Software has two ingredients: opinions and logic (=programming). The second ingredient is rare and is typically replaced by the first.
I blog about code correctness, maintainability, testability, and functional programming.
This blog does not represent views or opinions of my employer.

Friday, August 15, 2014

I don't like Grails/Hibernate, part 4. Hibernate proxy objects.

Hibernate uses proxy classes to implement its lazy loading of nested domain objects. As a result, instead of BankAccount class (defined in post 1)  I may sometimes get object with a class named something like 'BankAccount_$$_javassist_27'.

The idea behind the general concept of a proxy is that: use of proxy objects should be identical to the use of real object. This utopian wish is impossible to accomplish in practice, and Hibernate proxies are no exception.  Hibernate proxies can cause several problems, including
  • gotchas related to equals method implementation (not discussed), 
  • the famous LazyInitializationException (which I have promised not to discuss) 
  • casting problems caused by use of polymorphic associations (this is a well documented issue and I will stay away from it as well).
So, the next best thing proxy designers (in any framework) can do is to make sure that the use of their proxies is not very transparent to the developer.  Good examples to think about here are proxies that show up in remoting technologies like: the old CORBA, RMI, EJB or even SOAP based WebService (brrrr).  In these technologies, developer had to do some specific thing, like a JNDI namespace lookup, to get access to a proxy.  By contrast, in Grails/GORM/Hibernate it is very hard to maintain a mental map of which object is a real object and which is a proxy.  This causes very intermittent behavior.

Probably for that reason, proxies had a rough start in Grails.  The term 'proxy hell' was coined and some interesting bugs like this one: have been reported.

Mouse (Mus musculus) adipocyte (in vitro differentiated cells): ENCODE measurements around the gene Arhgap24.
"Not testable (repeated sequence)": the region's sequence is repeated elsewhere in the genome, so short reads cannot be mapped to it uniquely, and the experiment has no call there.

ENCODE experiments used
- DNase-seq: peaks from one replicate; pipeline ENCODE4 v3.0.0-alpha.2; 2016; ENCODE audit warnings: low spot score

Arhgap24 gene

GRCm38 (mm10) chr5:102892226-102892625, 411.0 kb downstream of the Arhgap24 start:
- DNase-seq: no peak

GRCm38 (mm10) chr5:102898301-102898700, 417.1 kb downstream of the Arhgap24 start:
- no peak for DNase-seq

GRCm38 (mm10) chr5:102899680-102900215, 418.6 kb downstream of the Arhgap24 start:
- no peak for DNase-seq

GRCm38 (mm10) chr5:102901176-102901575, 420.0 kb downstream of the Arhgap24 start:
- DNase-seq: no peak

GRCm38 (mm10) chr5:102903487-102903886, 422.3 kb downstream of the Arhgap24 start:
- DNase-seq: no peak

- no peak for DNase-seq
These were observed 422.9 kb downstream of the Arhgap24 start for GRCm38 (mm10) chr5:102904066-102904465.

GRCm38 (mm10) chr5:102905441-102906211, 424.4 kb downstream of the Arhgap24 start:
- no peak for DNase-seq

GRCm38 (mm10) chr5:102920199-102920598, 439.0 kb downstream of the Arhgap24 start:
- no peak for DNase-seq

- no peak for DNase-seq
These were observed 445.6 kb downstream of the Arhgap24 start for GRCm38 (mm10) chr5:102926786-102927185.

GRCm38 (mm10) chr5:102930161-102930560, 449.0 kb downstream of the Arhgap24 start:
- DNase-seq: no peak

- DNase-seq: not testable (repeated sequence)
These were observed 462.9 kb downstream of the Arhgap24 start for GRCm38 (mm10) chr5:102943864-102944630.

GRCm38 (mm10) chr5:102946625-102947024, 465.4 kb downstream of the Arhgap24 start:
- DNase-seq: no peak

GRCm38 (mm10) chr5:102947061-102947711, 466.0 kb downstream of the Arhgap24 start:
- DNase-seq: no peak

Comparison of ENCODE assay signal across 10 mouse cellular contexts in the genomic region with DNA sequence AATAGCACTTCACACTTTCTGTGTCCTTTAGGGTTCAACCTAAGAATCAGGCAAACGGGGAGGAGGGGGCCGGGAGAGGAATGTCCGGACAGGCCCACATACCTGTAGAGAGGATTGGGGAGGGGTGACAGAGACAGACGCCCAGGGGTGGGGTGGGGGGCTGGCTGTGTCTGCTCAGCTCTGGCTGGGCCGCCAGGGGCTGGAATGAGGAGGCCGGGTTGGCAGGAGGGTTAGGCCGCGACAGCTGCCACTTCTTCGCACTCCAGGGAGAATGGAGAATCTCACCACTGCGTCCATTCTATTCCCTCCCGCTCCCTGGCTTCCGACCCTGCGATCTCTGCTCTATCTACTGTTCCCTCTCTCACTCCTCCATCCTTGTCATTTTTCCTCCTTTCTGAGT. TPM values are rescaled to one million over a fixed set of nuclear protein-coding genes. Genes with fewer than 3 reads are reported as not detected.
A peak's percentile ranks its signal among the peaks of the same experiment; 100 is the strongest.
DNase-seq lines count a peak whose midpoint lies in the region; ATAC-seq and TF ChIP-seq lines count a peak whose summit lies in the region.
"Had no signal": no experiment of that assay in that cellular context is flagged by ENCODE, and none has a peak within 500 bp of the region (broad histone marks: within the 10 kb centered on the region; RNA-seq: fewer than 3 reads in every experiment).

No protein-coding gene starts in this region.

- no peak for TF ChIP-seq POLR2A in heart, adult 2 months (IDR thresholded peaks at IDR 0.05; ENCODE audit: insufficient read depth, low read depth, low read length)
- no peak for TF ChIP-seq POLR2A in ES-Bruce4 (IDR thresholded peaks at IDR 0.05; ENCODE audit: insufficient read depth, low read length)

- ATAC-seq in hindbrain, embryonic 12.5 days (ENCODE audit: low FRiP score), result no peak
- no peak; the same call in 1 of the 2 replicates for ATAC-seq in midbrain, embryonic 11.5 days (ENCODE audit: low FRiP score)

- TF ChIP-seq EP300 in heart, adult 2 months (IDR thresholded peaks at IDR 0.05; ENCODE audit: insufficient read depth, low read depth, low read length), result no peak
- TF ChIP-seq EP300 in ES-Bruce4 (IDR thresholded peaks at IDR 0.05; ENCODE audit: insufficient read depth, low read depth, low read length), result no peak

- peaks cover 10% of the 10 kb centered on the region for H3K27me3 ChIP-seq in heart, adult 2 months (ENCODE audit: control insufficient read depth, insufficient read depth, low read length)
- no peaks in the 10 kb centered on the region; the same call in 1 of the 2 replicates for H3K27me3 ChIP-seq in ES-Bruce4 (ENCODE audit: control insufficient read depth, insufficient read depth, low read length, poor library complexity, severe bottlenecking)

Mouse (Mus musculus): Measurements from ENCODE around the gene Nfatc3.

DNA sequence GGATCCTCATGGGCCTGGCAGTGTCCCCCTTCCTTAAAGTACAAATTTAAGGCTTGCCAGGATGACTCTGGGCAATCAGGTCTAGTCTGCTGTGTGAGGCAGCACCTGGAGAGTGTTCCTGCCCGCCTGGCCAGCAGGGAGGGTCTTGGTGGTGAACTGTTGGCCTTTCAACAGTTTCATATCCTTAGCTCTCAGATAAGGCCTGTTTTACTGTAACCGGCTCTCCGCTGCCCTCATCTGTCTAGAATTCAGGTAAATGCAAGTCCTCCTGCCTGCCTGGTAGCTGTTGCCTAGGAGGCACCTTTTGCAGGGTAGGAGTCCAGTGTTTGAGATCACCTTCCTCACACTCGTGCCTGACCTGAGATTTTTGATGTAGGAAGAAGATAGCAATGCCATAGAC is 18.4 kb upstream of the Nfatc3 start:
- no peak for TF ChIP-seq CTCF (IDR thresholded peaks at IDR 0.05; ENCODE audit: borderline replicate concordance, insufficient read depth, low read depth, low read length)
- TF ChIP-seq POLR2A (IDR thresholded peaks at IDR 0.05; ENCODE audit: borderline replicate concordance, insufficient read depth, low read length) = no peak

Code Examples:
This code will get me a proxy object
  def id
  BankAccount.withNewSession {
     id = BankAccount.findByName('a1').id
  def a1 = BankAccount.load(id)
  assert simple instanceof HibernateProxy

Note, that as usual with Hibernate, I can break the above code by adding an isolated query:
  BankAccount.findByName('a1')  //added this line

  def id
  BankAccount.withNewSession {
     id = BankAccount.findByName('a1').id
  def a1 = BankAccount.load(id)
  assert simple instanceof HibernateProxy //now fails

You may find this last code example somewhat unrealistic, but I hope you agree with me that it explains the intermittent aspect of how proxies work (or why they often do not work).

How proxy code typically breaks:
Sooner or later, each Grails app will need to use domain object class to do various things with it like:
  • check if an object is a domain object or something else
  • introspect GORM properties on a domain object
  • find beans named after a domain object (for example, find BankAccountService if object is BankAccount)
And that is great, only, it is soooo easy to forget that, for example,    

may give me wrong class name! And if I do forget, my code will work, only, not always.

If you are very diligent in making sure that you always use the un-proxied classes only, then rest assured that someone else is not that diligent.  For example, here is a currently open Grails JIRA: and if you search source of, for example, various template libraries available out there you will find things like this code:

which, again, I am sure was tested and works ... only not always.

How to test for proxy problems:
Integration tests may find them but few developers code integration test separating these essential test elements into separate Hibernate sessions:
  • data setup (given)
  • test itself   (when)
  • test asserts (then)
(that lack of session isolation applies to Grails framework itself as shown by this open bug:  So Grails integration tests, as they are typically coded today, may not find most of proxy related issues. Functional tests are the best bet again.

Next topic: 
So far I have focused a class of Hibernate side-effects, where:
  BankAccount.findByName('a1') //(1)
  someOtherCode()              //(2)

adding isolated query (1) changes behavior of code (2).

I want to continue discussion about side-effects, but from a somewhat different angle. In post 1, I have promised not to talk about auto-saving, I will break that promise.  There are some very 'interesting' aspects of auto-saving worth examining,  for example, I sometimes get DB update operation errors from issuing a finder query.  I will try to examine a few of these interesting things.  Things that happen as a consequence of Hibernate design decision to make a major side-effect, like SQL update or insert operation, implicit and invisible.

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